Further Developments in Microscopy
January 28, 2009
(Supplement to the History of Medicine Lectures)
Adam Blatner, M.D.
In Lecture 1,
I described the earlier history of the microscope, including pictures
of Hooke's 1660 compound microscope, and describing Anton van
Leeuwenhoek's tiny but powerful simple microscopes, as well as showing
a few microscopes made in the 1700s.
The technology of the microscope advanced: Here are some pictures of 19th century microscopes.
In the next session we'll talk about Joseph Lister, the physician
recognized most commonly for establishing the idea of antisepsis in
surgery. His father was also named Joseph Lister, Senior, was also a
physician, and devised a special combination lens that when put
together countered some of the distortions of light that happen in more
powerful compound microscopes. This happened in 1830, and made further
developments in histology---the just-beginning sub-field of the study
of microscopic anatomy---possible.
In the ensuing decade the nature of cells was then elaborated; and from
this the idea that spontaneous generation was a misleading theory: Only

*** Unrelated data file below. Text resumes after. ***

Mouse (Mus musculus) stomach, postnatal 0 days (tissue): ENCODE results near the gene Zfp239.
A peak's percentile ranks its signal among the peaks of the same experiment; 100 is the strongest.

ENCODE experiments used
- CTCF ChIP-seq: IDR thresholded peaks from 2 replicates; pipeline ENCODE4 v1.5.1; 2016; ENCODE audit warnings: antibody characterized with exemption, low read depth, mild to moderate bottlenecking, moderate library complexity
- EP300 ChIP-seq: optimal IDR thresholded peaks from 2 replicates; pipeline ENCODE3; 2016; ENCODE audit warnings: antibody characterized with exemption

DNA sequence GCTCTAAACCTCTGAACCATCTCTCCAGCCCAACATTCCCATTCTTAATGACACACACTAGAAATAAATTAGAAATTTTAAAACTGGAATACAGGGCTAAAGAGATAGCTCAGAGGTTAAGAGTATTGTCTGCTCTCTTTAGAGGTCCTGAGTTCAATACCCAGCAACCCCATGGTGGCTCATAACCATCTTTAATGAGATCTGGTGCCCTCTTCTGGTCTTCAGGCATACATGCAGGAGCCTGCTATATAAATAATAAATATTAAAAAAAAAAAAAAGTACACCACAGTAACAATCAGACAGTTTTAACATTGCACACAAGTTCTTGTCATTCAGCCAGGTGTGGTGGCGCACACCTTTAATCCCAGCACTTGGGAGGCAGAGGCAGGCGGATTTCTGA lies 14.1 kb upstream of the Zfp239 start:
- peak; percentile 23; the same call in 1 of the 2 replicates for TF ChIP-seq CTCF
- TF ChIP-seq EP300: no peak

cells give birth to cells. This was also laying the groundwork for germ
Further developments in microscopy include:
|John J. Lister's 1830 microscope, more stable.
| 1904 microscope with three possible lenses.
Another requirement for the emergence of histology was the capacity to
mount very, very thin sections of tissue so that the overlying elements
don't confuse the picture.T
this requires a machine that can slice thinly, a microtome, below left.
Along with that is the need to develop ways of fixing the tissues so
they don't effectively dissolve or melt---here's where alcohol or
formaldehyde was used, so the tissues hold their structure.
In fact, tissues are rather transparent to light, and are not easily
visible. Another technology was that of figuring out chemicals that
would stain certain parts of a cell and not others, so that their
structures could be seen. Many chemicals were tried and certain
With bacteria, other stains were found. One kind, the "Gram" stain,
colors certain germs such as streptococci and staphylococci blue-black,